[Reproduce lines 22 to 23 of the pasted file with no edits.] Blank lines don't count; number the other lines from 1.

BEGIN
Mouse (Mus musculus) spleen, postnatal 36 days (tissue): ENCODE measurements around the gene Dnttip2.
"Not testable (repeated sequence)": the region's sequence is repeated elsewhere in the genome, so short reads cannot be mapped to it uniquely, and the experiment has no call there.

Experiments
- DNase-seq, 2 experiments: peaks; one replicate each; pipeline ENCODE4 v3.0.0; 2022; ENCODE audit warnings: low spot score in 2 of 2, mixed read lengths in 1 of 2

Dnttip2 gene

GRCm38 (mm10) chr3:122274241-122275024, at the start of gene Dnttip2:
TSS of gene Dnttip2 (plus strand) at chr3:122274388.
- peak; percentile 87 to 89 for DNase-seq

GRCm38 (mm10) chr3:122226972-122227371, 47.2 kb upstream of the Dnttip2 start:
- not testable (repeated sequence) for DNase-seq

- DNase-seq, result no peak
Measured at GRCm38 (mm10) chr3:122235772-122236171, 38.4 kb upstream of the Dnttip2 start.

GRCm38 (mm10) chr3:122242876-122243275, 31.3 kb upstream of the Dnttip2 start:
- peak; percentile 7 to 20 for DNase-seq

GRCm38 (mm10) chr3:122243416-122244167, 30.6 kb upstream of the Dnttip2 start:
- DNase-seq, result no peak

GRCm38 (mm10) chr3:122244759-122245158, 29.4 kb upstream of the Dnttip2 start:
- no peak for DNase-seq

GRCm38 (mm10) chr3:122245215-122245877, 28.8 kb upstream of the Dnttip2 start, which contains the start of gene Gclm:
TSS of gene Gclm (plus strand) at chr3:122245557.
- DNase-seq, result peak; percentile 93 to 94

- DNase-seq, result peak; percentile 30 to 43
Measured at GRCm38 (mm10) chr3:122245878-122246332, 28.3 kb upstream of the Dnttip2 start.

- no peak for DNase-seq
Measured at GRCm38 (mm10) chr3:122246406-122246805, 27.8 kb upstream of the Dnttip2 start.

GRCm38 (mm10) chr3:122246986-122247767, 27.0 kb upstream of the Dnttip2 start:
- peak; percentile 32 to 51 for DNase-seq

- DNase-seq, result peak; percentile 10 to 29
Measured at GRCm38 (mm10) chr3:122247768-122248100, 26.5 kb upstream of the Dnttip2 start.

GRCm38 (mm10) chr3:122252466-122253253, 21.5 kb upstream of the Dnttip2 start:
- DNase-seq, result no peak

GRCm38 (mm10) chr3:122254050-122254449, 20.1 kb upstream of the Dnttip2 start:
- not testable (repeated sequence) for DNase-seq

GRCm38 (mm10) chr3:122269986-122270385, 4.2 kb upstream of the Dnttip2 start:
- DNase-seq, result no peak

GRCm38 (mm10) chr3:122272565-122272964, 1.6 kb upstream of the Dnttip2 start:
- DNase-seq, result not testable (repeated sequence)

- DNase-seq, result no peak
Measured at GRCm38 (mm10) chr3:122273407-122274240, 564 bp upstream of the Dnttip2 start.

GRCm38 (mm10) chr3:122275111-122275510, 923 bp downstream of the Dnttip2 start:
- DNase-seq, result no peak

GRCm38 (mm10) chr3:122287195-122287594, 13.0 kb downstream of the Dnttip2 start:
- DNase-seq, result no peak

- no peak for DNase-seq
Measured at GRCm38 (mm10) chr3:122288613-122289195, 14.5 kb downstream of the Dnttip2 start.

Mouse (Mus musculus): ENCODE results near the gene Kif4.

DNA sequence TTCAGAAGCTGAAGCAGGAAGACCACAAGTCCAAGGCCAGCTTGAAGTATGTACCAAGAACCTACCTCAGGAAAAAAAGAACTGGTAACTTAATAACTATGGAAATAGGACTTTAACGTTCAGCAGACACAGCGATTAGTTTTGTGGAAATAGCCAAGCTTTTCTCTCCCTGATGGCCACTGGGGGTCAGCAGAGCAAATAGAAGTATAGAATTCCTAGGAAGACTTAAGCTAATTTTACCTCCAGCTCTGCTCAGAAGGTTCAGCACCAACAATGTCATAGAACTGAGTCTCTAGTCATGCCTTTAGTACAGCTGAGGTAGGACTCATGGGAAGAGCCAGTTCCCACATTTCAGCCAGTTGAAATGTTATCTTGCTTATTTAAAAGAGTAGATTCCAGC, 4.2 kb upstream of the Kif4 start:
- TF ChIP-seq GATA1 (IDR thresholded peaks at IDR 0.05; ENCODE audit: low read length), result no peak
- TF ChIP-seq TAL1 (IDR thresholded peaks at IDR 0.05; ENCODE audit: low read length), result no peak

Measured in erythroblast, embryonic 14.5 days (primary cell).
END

- DNase-seq, result peak; percentile 30 to 43
Measured at GRCm38 (mm10) chr3:122245878-122246332, 28.3 kb upstream of the Dnttip2 start.